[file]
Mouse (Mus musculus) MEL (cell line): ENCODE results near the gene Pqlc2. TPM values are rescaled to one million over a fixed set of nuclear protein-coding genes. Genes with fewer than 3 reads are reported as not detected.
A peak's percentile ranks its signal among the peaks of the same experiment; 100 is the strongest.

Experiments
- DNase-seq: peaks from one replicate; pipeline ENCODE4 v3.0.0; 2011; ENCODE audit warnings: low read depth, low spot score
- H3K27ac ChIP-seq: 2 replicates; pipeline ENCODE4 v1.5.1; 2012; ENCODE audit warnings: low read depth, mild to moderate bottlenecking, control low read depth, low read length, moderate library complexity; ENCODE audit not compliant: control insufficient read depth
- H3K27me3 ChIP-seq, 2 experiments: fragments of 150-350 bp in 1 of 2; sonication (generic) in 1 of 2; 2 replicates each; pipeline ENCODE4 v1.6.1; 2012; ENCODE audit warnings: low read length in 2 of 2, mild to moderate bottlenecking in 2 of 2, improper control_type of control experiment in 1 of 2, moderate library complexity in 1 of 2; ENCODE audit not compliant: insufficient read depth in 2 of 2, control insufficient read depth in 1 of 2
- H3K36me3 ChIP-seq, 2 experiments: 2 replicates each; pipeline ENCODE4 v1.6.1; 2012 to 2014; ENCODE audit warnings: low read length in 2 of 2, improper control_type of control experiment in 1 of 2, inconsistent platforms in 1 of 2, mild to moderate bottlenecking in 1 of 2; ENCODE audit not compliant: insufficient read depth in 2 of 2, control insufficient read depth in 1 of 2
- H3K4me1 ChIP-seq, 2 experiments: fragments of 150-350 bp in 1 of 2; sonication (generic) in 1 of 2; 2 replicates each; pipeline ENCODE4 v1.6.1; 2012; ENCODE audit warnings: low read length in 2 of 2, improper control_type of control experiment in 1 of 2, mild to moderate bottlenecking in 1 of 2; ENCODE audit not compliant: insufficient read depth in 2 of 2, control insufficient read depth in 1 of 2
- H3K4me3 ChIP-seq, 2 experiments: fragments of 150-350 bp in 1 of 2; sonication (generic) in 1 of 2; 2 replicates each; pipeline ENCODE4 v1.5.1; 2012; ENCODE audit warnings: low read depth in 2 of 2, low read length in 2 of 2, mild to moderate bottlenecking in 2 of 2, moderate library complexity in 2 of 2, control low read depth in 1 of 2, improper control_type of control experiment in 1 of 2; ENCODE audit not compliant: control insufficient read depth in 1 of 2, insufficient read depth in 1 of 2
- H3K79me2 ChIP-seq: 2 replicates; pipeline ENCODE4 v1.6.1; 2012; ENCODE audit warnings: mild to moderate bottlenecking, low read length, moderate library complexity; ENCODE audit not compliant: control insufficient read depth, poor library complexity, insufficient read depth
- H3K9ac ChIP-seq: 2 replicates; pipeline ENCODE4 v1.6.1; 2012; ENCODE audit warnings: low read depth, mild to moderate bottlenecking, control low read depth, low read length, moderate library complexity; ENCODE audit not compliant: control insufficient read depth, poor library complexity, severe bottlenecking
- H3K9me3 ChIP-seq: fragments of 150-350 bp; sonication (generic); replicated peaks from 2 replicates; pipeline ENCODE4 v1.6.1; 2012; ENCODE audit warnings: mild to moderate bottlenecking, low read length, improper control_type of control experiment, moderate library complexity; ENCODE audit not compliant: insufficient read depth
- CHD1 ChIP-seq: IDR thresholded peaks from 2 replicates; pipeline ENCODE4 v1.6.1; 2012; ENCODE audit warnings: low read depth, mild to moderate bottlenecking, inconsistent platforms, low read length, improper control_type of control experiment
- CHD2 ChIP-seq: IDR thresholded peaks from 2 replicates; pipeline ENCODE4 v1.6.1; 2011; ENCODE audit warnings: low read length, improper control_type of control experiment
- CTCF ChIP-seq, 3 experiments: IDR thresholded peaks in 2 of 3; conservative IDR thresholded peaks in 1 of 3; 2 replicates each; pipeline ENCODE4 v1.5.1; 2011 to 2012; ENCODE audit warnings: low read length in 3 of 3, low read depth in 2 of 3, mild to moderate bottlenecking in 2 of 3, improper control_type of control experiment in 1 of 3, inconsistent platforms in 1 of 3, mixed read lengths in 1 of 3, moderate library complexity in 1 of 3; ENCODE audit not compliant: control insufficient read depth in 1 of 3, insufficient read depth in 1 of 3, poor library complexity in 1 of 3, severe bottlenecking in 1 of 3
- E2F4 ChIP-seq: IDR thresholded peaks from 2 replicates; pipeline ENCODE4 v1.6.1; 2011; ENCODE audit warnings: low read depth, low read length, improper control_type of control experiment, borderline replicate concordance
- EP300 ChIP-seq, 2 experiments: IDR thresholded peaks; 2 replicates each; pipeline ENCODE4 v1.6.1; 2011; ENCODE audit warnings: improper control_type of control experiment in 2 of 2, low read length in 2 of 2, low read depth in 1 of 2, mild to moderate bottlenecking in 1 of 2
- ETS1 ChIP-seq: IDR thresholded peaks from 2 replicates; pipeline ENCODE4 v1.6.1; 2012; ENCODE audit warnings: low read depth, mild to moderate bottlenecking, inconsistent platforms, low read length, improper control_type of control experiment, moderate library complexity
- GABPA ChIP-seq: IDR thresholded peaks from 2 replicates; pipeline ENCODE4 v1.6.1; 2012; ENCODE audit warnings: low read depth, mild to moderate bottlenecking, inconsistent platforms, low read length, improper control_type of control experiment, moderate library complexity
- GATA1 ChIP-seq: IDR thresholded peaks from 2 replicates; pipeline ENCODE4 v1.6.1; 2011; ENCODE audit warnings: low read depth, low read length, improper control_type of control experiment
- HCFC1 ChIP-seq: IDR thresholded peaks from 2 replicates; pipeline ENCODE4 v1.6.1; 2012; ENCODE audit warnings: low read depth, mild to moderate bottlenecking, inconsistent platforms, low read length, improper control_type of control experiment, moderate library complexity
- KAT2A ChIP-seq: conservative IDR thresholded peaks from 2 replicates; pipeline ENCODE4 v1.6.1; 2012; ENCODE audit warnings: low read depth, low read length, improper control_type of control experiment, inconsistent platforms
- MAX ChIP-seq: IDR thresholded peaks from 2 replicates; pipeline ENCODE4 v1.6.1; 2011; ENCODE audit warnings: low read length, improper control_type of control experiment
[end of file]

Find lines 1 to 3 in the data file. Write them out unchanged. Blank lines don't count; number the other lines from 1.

Mouse (Mus musculus) MEL (cell line): ENCODE results near the gene Pqlc2. TPM values are rescaled to one million over a fixed set of nuclear protein-coding genes. Genes with fewer than 3 reads are reported as not detected.
A peak's percentile ranks its signal among the peaks of the same experiment; 100 is the strongest.

Experiments